5 Behaviors That Attract Toxic Partners (And How to Avoid Having Them)

5 Behaviors That Attract Toxic Partners (And How to Avoid Having Them)


We can all conclude that at some point in our lives, we’ve acted in some emotionally toxic manner, pushing people away. After all, we are mirrors of each other. Sometimes the things we don’t like in others are those same things we suppress in ourselves. But when it comes to relationships, what is it that we are doing that attracts these emotional vampires and toxic partners?

Here are 5 behaviors that attract toxic partners (and how to avoid them):

toxic partner


1. Toxic partners take things too personally.

You are only responsible for your behavior. Unfortunately, we live in constant concern about what others think of us. When we take things personally, we attract the drama in our lives. We stop being authentic to our spirits. If you are constantly internalizing things, then you will be attracting those negative characteristics to your relationships.

In a relationship, there are two people. You cannot possibly know every situation in your partner’s life. Therefore, when he/she is having a bad day, don’t take it personally. It could be work related. It could be something completely unrelated to your union. If you don’t want over-sensitivity to be part of your partnership, it’s time to recognize what is yours and what is your partner’s. It’s also important to have the freedom to have your own set of friends. Each person needs their space.

2. Jealousy.

The green-eyed monster is birthed through insecurities. Nothing is more toxic in a relationship than jealousy. The ego will create these elaborate scenarios that play on childhood traumas, past relationships, and old beliefs. When someone is insecure, it will conjure up drama that’s not really there. You will also attract cheaters, liars, and manipulators into your life. Dr. Ayala M. Pines, author of Romantic Jealousy: Understanding and Conquering the Shadow of Love, says that “Jealousy is a reaction to a perceived threat–real or imagined–to a valued relationship or to its quality. A nationwide survey of marriage counselors indicates that jealousy is a problem in one third of all couples coming for marital therapy. This helps explain our fascination with stories about the wild things some people are driven to do.”

If you have a reason to feel insecure, then it’s time to take accountability of your partnership. Is there infidelity issues involved? What is the root of the insecurities? Relationships based on these type of doubts, uncertainties, and distrust are not worth living. Jealousy is maddening, and can show off as pure insanity when it’s at its highest level of emotional turmoil. If things keep coming up then it’s best to take a hard look at the reality. Reality is based on your perception. So, check it out and see what is causing this imbalance.

3. Toxic partners might be carrying past pain.

Past traumas, events, and hurt carry on into all facets of our lives. When you piggyback these emotions, you are not living in the moment. You are connecting, attracting, and revamping those issues over and over. We are all wounded. We have all been hurt to some degree. How we process that heartache determines how fast we heal and to what level of forgiveness. You cannot blame your new boyfriend for what the last one did.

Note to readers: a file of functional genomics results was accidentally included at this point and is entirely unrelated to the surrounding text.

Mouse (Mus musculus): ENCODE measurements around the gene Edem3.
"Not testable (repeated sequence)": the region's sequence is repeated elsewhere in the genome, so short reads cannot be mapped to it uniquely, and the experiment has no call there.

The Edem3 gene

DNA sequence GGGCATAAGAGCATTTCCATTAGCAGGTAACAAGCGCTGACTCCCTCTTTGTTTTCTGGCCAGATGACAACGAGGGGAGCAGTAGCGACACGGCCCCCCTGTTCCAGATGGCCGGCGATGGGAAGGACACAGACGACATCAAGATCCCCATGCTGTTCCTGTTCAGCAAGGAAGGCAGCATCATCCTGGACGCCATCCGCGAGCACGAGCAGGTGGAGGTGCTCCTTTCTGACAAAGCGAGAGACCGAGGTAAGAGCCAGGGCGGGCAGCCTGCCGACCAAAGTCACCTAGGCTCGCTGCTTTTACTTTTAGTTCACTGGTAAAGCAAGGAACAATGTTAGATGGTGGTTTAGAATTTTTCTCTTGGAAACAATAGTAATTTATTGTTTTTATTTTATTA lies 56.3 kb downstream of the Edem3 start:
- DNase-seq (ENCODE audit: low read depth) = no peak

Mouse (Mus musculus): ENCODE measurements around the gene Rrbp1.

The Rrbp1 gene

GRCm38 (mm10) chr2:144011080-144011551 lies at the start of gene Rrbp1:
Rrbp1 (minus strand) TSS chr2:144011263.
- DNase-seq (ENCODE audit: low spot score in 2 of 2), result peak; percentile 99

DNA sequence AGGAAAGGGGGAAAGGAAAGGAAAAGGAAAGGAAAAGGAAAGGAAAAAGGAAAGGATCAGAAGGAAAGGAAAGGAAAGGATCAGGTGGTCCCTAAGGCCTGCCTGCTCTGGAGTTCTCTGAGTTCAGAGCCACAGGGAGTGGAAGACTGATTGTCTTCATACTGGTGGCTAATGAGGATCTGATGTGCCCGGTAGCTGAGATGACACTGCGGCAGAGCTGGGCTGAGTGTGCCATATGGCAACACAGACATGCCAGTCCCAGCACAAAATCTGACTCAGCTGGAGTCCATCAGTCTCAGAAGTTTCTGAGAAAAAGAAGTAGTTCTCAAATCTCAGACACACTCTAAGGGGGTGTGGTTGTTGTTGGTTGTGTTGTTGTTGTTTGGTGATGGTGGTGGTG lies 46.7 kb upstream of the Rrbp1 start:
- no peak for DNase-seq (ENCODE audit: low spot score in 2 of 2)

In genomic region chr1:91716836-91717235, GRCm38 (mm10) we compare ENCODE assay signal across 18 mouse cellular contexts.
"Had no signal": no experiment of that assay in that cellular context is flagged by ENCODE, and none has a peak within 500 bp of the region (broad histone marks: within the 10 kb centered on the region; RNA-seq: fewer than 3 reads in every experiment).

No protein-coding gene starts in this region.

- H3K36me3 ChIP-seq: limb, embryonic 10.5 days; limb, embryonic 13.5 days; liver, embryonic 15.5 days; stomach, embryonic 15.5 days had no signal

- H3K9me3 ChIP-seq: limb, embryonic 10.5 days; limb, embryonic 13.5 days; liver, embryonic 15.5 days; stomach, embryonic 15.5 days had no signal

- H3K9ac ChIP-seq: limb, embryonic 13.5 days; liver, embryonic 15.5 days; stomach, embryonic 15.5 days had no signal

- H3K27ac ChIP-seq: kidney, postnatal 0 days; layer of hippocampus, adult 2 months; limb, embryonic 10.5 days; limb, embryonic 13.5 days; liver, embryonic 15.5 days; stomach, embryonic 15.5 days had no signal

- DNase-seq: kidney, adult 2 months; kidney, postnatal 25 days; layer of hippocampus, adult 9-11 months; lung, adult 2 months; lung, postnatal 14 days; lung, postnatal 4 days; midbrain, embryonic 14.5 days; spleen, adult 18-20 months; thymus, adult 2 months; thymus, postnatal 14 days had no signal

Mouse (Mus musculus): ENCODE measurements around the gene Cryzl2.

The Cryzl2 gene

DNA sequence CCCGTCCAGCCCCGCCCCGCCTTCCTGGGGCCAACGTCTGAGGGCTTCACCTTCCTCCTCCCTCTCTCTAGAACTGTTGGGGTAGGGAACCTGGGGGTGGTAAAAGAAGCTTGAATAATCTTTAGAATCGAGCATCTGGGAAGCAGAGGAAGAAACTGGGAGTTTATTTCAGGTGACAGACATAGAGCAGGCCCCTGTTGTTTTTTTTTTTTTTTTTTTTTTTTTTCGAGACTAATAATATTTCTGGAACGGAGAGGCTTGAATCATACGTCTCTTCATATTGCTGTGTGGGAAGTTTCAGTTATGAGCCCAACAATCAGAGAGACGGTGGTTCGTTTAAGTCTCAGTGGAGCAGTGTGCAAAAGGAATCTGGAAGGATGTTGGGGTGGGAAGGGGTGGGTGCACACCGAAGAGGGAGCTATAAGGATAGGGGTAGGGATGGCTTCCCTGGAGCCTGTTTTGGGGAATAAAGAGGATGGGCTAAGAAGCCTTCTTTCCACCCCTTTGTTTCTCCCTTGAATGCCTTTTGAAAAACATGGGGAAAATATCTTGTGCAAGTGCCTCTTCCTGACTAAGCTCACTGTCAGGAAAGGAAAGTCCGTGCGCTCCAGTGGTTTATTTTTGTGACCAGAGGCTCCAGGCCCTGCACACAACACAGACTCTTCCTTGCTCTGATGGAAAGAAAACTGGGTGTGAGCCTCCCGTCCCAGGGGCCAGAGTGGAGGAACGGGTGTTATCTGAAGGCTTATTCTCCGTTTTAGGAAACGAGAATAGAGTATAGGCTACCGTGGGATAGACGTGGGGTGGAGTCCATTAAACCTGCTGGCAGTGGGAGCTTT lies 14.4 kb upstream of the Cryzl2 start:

Until you face the past, process it, and let it go, there will always be pain. Get help through counseling, spiritual guidance, or support groups. These type of issues manifest in addiction which we attract in others. It’s important to accept your past. Your experiences have made you stronger. Dr. Mark Banschick on Psychology Today wrote,

“We learn from our need to forgive. Even if you were hurt terribly, like with a rape or a financial scandal, there may be a place for forgiveness, if not to the one who hurt you, than to a God that may have watched while it happened, or to a situation in which there was nobody there to protect you. There’s always a place for healing and forgiveness can help you heal. Make a difference in the present and the future. If you had been abused, you may wish to protect the world and others from such a fate. This is the next step in forgiving a terrible wrong.”

4. Negative thought patterns.

A negative person will attract a pessimistic partner. A lot of times, we take on the victimization role while our partner takes on the martyr one. We are so miserable in other parts of our lives that we carry these negative patterns into our love life. Unfortunately, a negative person will dispose of your dreams, your self-worth, your abilities and disarm you with their judgment and opinions.


How do you break the negative pattern? You begin to reward with positive reinforcements. You start to find joy by being honest. You’ll start to take a look at the real issues in your relationship. You also begin to realize that you have control of your life and your future. You are not in a cage. When you wake to these realizations, you can no longer return to a place of unhappiness where your spirit is being degraded.

5. Judgment and criticism.

In a perfect world, love is unconditional. Unfortunately, in reality, love is conditional. It’s is based on our reality and expectations. Therefore, our perception shifts and changes as relationships go. Judgment and criticism become the meter on which conditional love sustains itself. We are taught to analyze others in order to get what we need. To some extent, judgment can be constructive if done in a healthy manner, helping each other grow. But, constant criticism, nagging, and negative input is hurtful and destructive. A relationship that is driven by demoralizing another, by putting a person down, is abusive. Emotional abuse is just as bad as physical abuse. The person in the relationship is having their self-esteem and worth manipulated by another.

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